QB Longshore picked to lead Cal

By Dave Newhouse, STAFF WRITER
BERKELEY — Two years ago this month, Aaron Rodgers was informed by Cal football coach Jeff Tedford that Reggie Robertson was his starting quarterback.
"You guys haven't heard the last of me," a determined Rodgers told the media.
On Monday, another junior college transfer vs. returning quarterback scenario in Strawberry Canyon turned out the same way: Tedford chose Nate Longshore over Joe Ayoob.
"It's kind of what I figured, that Nate would get the start," Ayoob said. "There's a little frustration in that I was supposed to come in and be the starter. Right now, Nate's the best quarterback for the team."
College football is different from the NFL in that there are no preseason games to separate the competition. Rodgers replaced Robertson permanently by the fifth game. Ayoob believes his time is coming, too.
"I'm going to be prepared for my chance, and when it comes, I'm going to take it and run with it," he said. "I don't think I'm out of it by any means."
The junior from City College of San Francisco has it somewhat easier than Rodgers. For Longshore, a redshirt freshman, has no playing experience at Cal; Robertson had thrown 67 passes prior to 2003.
However, it won't be a cakewalk for Ayoob either because Longshore has been preparing diligently for his first collegiate start.
"It's always been a dream for me to play in the Pac-10," he said. "I can't wait. It's been a long off-season, a long camp. I'm just ready to play. It will be exciting."
There was a certain dj vu when Tedford explained why he decided on Longshore.
"He's shown a very good grasp of the offense, which is understandable," Tedford said. "Not only that, he's shown a high level of consistency with his throws. Joe needs to be more
consistent. I feel Nate will do a great job of putting us in a position to be successful."
Tedford added the gap between the 6-foot-5, 226-pound Longshore and the 6-3, 220-pound Ayoob didn't narrow much during fall camp. So Longshore will face visiting Sacramento State in Saturday's opener.
"Nate has really had a nice camp, and he just gains more confidence each and every day," Tedford said. "Joe has a little better grasp of it. We're hoping in the first game that we give both those guys time."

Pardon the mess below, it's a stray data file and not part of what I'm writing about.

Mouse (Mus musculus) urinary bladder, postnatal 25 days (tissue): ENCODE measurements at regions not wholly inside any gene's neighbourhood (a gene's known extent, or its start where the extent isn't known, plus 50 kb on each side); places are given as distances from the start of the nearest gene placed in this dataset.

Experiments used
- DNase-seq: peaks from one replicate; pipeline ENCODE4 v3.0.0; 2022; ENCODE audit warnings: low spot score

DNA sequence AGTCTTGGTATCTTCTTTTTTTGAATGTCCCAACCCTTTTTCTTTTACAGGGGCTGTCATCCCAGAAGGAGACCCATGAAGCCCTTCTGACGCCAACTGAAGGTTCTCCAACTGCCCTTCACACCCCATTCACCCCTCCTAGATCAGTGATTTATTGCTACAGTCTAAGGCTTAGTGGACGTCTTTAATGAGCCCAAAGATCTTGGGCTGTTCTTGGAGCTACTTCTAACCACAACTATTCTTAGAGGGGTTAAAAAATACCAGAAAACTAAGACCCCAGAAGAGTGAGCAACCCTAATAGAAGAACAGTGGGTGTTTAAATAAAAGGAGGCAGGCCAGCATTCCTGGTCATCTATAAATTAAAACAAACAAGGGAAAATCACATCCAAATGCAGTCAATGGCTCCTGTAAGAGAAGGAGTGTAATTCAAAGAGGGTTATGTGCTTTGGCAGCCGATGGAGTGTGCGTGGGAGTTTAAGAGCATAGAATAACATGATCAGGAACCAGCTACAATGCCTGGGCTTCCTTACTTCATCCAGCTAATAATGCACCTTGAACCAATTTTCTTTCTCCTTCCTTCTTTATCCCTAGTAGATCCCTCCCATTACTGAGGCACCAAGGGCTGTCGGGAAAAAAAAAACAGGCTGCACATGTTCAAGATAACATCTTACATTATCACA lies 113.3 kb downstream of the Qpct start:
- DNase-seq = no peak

And game time is when Ayoob hopes to make his move.
"I love showtime," he said.
Tedford recognizes the importance of game-time performances, reflecting back to when Rodgers overtook Robertson as No. 1.
"They both need, especially early in the season, a little game time," he said. "It's always nice to see how they perform at that time. Practice is one thing ..."
But Saturdays count for more.
BEAR TRACKS: Ayoob will start in one capacity: He will hold on field goals and PATs for Tom Schneider. ... Highly recruited wide receiver DeSean Jackson will debut for Cal as a true freshman starter. ... Other true freshmen who will play are linebackers Anthony Felder and Zack Follett, cornerback Robert Peele and defensive tackle Mika Kane. ... Tedford will wait a few games before deciding whether two more freshmen, tight end Cameron Morrah and cornerback Syd'Quan Thompson, will redshirt.

Casting call at Cal

By Jon Wilner
Mercury News
So tailback Marshawn Lynch ``might be the best all-around player I've ever seen,'' in the words of Cal Coach Jeff Tedford. So the 1,615-pound offensive line features two All-America candidates in center Marvin Philip and tackle Ryan O'Callaghan. So rover extraordinaire Donnie McCleskey is healthy once again.
The truth is, Cal's big-name returnees do not hold the key to Tedford's fourth season in Berkeley. The difference between a five-win season and a nine-win season is the supporting cast: the heralded freshmen, the former reserves stepping into crucial roles, and the junior college transfers.
If the Bears don't find a dependable quarterback and playmaking receivers, defenses will overload the line of scrimmage and stuff Lynch. If the revamped defensive line doesn't generate a consistent pass rush, the veteran secondary will become vulnerable. If the new linebackers don't fill the proper holes, the Bears won't be able to stop opposing ground games.
Fresh off a 10-2 season that ended poorly -- bumped from the Rose Bowl, then thrashed by Texas Tech in the Holiday Bowl -- the Bears are aiming for Pasadena once again.
And this time, it's the national championship game.
``Any time you get that close . . . you use it as leverage,'' Philip said.
What will it take for Cal to remain a player on the national scene?
Here are five areas to watch:
The search for leaders
It doesn't grab headlines like a quarterback competition, but the search for leadership is the most important issue facing the Bears -- especially on defense, where they're replacing eight starters.
Gone are the players who navigated the transition from Tom Holmoe to Tedford and fueled the remarkable turnaround of the past three years. Into that void step dozens of players with no Division I-A experience. The offensive line and secondary are the only units stocked with proven playmakers. They must set an example -- not only on Saturdays but also in practice, in the locker room and in the weight room.
``In past years, we knew what it would take,'' Philip said. ``Now there are guys that haven't been around and we need the leadership to surface so that we're not totally blind.''
The quarterback duel
Yes, Joe Ayoob put up gaudy numbers last fall as a junior college All-American at City College of San Francisco (35 touchdown passes and 61.3 completion percentage). And yes, he has a good arm and terrific mobility. But he does not have Aaron Rodgers' aptitude for the game -- the ability to quickly assimilate dozens of formations and blocking schemes and read progressions. (Few players do.)